Toyota Motor Corporation plans to begin leasing plug-in versions of its Prius hybrid in the U.S. early next year.
In an announcement released yesterday, Japan’s No. 1 automaker said that the U.S. launch of 150 plug-in models will be part of a global rollout of 600 of its next-generation Prius. Toyota says the new plug-in model Prius has a greater electric-only range than the current model and has been designed to compete head-to-head with General Motors’ extended-range Volt plug-in hybrid.
The timing for the launch has been set for around February 2010. GM is not expected to launch its new Volt until possibly next November.
Like the Volt, the new Prius will use a lithium-ion battery pack, which Toyota claims will provide an electric-only cruising range of about 14 miles before switching to its gas engine. According to GM, the Volt will have an electric-only range of 40 miles before a small gas-powered engine kicks in to recharge the battery. The gas engine never actually powers the Volt.
Toyota’s vice president Takeshi Uchiyamada says the new plug-in Prius will provide superior driving performance and greater efficiency than the Volt. Once its batteries have been depleted, the Prius’ engine will power the wheels directly instead of recharging the batteries.
Upon completion of its initial launch of 600 lease units in the U.S., Japan and Europe, Uchiyamada said he expects the automaker to sell tens of thousands of the plug-in hybrid in the next two years.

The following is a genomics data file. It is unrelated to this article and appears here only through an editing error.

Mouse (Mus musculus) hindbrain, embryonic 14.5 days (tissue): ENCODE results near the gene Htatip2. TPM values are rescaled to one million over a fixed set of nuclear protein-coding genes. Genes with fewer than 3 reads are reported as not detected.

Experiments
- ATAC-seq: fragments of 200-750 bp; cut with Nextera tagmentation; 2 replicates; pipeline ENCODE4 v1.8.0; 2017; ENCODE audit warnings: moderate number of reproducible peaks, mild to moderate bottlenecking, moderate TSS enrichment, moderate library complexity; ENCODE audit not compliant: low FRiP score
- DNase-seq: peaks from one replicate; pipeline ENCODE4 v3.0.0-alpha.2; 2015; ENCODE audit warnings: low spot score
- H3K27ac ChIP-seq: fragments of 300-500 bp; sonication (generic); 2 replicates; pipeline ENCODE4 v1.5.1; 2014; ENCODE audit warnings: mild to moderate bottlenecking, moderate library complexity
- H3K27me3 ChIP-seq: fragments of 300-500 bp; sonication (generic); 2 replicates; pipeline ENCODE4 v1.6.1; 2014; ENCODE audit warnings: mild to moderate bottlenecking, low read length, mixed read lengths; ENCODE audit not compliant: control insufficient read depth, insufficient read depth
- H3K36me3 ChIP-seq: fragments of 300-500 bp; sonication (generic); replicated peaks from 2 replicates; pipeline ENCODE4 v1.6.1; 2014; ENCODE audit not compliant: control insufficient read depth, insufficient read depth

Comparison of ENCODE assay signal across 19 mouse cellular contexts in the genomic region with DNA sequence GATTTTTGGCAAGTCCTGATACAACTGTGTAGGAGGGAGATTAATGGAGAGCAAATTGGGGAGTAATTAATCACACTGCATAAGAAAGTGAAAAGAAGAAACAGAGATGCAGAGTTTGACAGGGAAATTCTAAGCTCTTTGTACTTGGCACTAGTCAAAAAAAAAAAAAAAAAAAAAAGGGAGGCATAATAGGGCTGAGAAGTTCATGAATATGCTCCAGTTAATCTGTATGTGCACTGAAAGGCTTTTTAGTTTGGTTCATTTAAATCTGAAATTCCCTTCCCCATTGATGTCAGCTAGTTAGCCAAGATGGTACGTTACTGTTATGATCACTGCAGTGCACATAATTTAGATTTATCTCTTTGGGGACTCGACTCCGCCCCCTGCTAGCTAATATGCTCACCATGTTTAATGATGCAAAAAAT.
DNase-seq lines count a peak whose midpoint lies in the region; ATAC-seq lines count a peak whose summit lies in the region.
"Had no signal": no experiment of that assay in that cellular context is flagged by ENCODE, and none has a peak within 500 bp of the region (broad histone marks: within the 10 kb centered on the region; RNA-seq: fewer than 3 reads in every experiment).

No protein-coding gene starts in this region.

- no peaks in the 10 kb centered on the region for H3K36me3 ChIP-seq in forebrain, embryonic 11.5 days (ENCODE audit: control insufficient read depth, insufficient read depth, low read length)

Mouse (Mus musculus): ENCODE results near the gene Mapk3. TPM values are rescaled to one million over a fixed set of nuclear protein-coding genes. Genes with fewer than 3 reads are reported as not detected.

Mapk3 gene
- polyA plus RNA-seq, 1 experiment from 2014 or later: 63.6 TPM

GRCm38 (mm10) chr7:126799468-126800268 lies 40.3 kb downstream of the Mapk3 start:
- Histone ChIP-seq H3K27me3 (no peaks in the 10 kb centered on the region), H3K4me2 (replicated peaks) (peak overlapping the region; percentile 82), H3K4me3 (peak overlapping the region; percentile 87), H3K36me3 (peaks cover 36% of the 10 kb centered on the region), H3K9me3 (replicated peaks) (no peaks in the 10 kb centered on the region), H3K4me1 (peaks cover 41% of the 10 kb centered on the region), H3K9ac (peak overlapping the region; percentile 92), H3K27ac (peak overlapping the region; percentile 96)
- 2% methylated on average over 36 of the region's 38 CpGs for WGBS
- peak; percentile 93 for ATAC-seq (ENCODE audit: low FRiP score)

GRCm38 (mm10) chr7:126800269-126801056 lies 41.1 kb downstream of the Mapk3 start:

Uchiyamada also said that the plug-in Prius will likely undergo a great deal of refining before being mass marketed. Those refinements, he said, would include fine tuning of the technology and design and may include larger batteries for overseas markets where drivers tend to travel longer distances.
Uchiyamada said, “We will see what happens in the field. We may have to adjust the number of batteries carried on board. So please stay tuned.” He also announced that the automaker plans to launch a short-range EV in 2012 but offered no additional details.
Nearly identical in body styling to the third-generation Prius hybrid, the plug-in model also features the same 1.8-liter gas engine and electric motor. The plug-in model, however, draws it electric power from lighter lithium-ion batteries that provide greater charging capacity than heavier, less expensive nickel-hydride batteries included in the standard Prius model.
Toyota says that the 600 leased plug-in Priuses will be used by government agencies and businesses. The automaker did not provide retail pricing details for the new plug-in model other than to say that it will be “affordable.”